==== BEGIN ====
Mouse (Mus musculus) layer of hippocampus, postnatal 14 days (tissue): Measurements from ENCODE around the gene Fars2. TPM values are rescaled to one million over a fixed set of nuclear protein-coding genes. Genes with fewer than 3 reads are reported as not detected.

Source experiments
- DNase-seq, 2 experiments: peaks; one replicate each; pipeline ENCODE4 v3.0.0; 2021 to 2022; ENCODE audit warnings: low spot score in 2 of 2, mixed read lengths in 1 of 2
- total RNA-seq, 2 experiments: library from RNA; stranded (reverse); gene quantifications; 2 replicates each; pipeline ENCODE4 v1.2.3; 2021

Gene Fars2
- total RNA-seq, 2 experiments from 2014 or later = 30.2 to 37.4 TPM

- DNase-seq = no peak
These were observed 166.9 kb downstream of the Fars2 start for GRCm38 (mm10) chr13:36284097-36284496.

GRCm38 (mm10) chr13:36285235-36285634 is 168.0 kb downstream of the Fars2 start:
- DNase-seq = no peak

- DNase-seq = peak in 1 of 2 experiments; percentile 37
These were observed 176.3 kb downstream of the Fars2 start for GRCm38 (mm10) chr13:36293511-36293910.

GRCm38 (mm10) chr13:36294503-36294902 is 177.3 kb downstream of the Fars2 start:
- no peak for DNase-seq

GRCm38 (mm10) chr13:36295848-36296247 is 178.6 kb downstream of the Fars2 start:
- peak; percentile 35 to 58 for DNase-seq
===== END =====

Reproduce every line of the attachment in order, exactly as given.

Mouse (Mus musculus) layer of hippocampus, postnatal 14 days (tissue): Measurements from ENCODE around the gene Fars2. TPM values are rescaled to one million over a fixed set of nuclear protein-coding genes. Genes with fewer than 3 reads are reported as not detected.

Source experiments
- DNase-seq, 2 experiments: peaks; one replicate each; pipeline ENCODE4 v3.0.0; 2021 to 2022; ENCODE audit warnings: low spot score in 2 of 2, mixed read lengths in 1 of 2
- total RNA-seq, 2 experiments: library from RNA; stranded (reverse); gene quantifications; 2 replicates each; pipeline ENCODE4 v1.2.3; 2021

Gene Fars2
- total RNA-seq, 2 experiments from 2014 or later = 30.2 to 37.4 TPM

- DNase-seq = no peak
These were observed 166.9 kb downstream of the Fars2 start for GRCm38 (mm10) chr13:36284097-36284496.

GRCm38 (mm10) chr13:36285235-36285634 is 168.0 kb downstream of the Fars2 start:
- DNase-seq = no peak

- DNase-seq = peak in 1 of 2 experiments; percentile 37
These were observed 176.3 kb downstream of the Fars2 start for GRCm38 (mm10) chr13:36293511-36293910.

GRCm38 (mm10) chr13:36294503-36294902 is 177.3 kb downstream of the Fars2 start:
- no peak for DNase-seq

GRCm38 (mm10) chr13:36295848-36296247 is 178.6 kb downstream of the Fars2 start:
- peak; percentile 35 to 58 for DNase-seq